Cats are "digitigrade," which means they walk on their toes. Pain in the toes can cause changes to their normal step, which eventually can cause stiffness and pain in their legs, hips, and spine. Anyone who has ever experienced prolonged foot pain will understand exactly what I'm describing.
Many cat owners who have had cats declawed in the past now say they would never consider it again, knowing what they now know, and remembering the aftermath of the surgery. Happily, there are other alternatives, so they need never subject their cats to such pain:
Cats cannot do the serious damage to furniture, drapery and rugs, with blunt nails. Trimming is a simple procedure, and if you wait until your cat is sleepy and quiet, and take it one nail at a time, over a period of several days, your cat will soon find out it's not to be feared. Simply lightly squeeze the cat's toe to extend the nail tip, and snip the tip. You can buy inexpensive clippers for this purpose at any pet store. Be careful not to cut into the dark part on the underside of the tip-- this will cause bleeding. If you're hesitant about doing this yourself, ask your veterinarian or groomer to show you how. It's a lot less expensive than declawing, and a lot easier on the cat and your conscience.
Get scratching post(s) or cat trees with them from your local pet store. Sisal-covered posts are highly favored by many cats. Most cats can be easily trained to use the post instead of your furniture. Many cats enjoy having several surfaces and elevations to scratch, play and rest on. Fortunately, one of the most popular surfaces is cardboard, and inexpensive cardboard scratching posts are readily available. If one post doesn't work, get a second one, and experiment with their locations. They love to be perched high and in front of a window. Offer kitty a variety of surfaces and elevations, and he will soon choose his favorites.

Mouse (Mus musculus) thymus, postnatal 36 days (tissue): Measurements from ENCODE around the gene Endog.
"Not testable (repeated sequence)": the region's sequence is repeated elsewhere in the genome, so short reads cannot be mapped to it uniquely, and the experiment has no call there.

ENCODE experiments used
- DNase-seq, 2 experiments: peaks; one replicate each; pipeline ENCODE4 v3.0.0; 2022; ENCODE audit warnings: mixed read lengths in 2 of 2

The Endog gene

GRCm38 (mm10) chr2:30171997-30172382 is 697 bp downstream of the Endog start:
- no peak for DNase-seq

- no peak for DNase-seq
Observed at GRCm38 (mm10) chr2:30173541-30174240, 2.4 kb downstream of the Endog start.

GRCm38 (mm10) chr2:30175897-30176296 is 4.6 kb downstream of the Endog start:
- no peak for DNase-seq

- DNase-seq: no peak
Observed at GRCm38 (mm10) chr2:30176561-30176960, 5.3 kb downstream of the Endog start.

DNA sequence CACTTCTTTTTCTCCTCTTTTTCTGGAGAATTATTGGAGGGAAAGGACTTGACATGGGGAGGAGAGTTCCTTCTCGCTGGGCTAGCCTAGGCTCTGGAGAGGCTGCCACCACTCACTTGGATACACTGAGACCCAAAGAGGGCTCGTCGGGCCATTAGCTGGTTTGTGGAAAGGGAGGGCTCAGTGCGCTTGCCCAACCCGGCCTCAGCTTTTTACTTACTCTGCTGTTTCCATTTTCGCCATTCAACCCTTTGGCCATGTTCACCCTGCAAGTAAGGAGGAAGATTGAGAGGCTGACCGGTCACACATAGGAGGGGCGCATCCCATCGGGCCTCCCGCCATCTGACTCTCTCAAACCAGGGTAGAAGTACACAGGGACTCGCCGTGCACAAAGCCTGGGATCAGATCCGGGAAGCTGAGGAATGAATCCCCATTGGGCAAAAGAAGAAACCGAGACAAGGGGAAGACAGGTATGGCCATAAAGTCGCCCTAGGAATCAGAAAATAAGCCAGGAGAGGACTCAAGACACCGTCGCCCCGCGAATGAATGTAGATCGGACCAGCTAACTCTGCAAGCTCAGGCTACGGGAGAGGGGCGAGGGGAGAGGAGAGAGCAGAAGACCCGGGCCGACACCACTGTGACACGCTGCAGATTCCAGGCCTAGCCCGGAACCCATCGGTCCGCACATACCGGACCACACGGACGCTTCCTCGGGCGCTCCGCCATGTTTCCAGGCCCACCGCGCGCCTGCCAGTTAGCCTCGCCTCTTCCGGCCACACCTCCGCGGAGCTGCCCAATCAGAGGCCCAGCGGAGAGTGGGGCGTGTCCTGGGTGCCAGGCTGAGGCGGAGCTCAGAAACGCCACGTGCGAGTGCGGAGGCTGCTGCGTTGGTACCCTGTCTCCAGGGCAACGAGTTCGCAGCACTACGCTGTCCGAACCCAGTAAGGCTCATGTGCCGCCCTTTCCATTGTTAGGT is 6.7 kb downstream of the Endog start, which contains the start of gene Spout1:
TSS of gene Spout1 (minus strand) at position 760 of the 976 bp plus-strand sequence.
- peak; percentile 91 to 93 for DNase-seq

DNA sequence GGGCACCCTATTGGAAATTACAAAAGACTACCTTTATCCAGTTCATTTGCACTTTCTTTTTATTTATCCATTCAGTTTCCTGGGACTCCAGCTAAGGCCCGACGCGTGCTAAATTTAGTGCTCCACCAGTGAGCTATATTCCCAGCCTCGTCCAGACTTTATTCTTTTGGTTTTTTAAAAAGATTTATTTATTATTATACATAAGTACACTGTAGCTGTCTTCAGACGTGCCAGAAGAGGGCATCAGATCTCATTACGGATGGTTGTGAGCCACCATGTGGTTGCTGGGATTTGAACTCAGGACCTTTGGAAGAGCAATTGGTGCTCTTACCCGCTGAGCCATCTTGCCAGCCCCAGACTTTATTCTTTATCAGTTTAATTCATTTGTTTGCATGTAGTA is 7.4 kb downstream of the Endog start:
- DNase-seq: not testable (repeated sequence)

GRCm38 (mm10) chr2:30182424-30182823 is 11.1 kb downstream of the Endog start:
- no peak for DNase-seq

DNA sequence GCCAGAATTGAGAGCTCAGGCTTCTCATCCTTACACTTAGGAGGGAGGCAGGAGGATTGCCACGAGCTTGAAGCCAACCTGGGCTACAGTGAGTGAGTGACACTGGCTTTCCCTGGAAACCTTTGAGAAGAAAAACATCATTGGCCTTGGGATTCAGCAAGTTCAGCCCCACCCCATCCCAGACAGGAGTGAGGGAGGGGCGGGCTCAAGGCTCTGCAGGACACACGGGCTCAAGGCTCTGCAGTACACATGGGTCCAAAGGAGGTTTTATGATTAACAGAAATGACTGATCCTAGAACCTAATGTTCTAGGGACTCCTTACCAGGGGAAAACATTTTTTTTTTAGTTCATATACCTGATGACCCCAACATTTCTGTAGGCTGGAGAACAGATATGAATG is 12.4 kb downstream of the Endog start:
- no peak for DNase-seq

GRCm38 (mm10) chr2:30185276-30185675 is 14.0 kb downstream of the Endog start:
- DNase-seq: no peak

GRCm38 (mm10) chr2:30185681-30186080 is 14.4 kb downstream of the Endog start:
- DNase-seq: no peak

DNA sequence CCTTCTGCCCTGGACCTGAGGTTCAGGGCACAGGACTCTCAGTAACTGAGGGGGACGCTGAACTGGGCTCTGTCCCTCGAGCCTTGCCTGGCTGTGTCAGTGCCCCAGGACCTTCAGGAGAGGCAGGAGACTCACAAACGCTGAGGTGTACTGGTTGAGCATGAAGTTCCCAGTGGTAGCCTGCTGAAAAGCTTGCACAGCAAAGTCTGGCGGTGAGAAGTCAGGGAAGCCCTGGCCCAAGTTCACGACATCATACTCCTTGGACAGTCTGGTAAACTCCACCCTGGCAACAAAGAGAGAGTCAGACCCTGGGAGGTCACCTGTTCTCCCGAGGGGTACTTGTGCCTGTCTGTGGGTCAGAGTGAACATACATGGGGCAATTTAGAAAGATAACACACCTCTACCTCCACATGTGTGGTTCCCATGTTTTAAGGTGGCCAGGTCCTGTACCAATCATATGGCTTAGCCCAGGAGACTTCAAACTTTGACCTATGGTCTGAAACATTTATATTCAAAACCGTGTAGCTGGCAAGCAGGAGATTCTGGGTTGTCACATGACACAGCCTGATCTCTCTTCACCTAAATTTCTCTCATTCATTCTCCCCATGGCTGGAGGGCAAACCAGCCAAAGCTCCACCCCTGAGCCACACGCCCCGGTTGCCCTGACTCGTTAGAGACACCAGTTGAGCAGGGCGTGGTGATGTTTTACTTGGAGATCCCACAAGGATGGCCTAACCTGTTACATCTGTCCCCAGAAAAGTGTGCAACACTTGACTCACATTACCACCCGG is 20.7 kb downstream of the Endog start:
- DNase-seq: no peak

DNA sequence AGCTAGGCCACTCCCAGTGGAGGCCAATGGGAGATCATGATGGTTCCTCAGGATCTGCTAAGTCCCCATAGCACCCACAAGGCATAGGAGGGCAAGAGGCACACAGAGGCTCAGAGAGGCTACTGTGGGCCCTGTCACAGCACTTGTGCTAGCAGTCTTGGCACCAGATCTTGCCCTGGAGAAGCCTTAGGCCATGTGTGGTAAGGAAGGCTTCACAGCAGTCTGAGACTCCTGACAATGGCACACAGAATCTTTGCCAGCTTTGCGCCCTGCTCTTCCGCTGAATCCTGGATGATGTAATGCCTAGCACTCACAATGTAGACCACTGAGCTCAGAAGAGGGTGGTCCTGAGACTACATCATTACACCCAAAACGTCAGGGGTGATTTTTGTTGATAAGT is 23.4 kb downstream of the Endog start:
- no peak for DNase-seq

Soft Paws (www.softpaws.com) were developed by a veterinarian, and are vinyl nail caps which glue right over a cat's claws. They come in clear or colours (for the trendier cat) and also are easy to locate if one should come off. The caps grow out with the natural growth of your cat’s nails, and are said to last four to six weeks.
Feliway is a "friendly pheromone" which mimics the scent of cats' facial glands. It has been found to be useful in combating cats' urine marking tendencies, as it is thought that cats will not mark with urine where they have previously marked with facial glands. Although the original Feliway is not marketed for this purpose, some behaviorists believe it may be useful to curb undesirable scratching. There is now a specific Feliway product for scratching that you can put on scratchers to attract cats to scratch there.
If your cat is scratching your couch, try spraying the couch with the diluted juice of a lemon or orange. Cats hate those scents and will usually stay away.
Covering the area of undesirable scratching with aluminum foil or double-sided tape is a great deterrent. These surfaces don't have a texture that feels good to scratch.
It is best to use the above techniques early with your cat either when they are kittens or when you first bring them home from the shelter. Never use physical punishment as they will not associate it with a wrong act and will not only cause them unnecessary pain but it will break your bond with your cat and she will fear you. If the situation becomes dire, call a behavioural specialist or your vet as there may be an underlining issue you may not be aware of.
If your cat is scratching the arm of a couch or side of a chair, put a large towel over it. It usually stops them from scratching that area.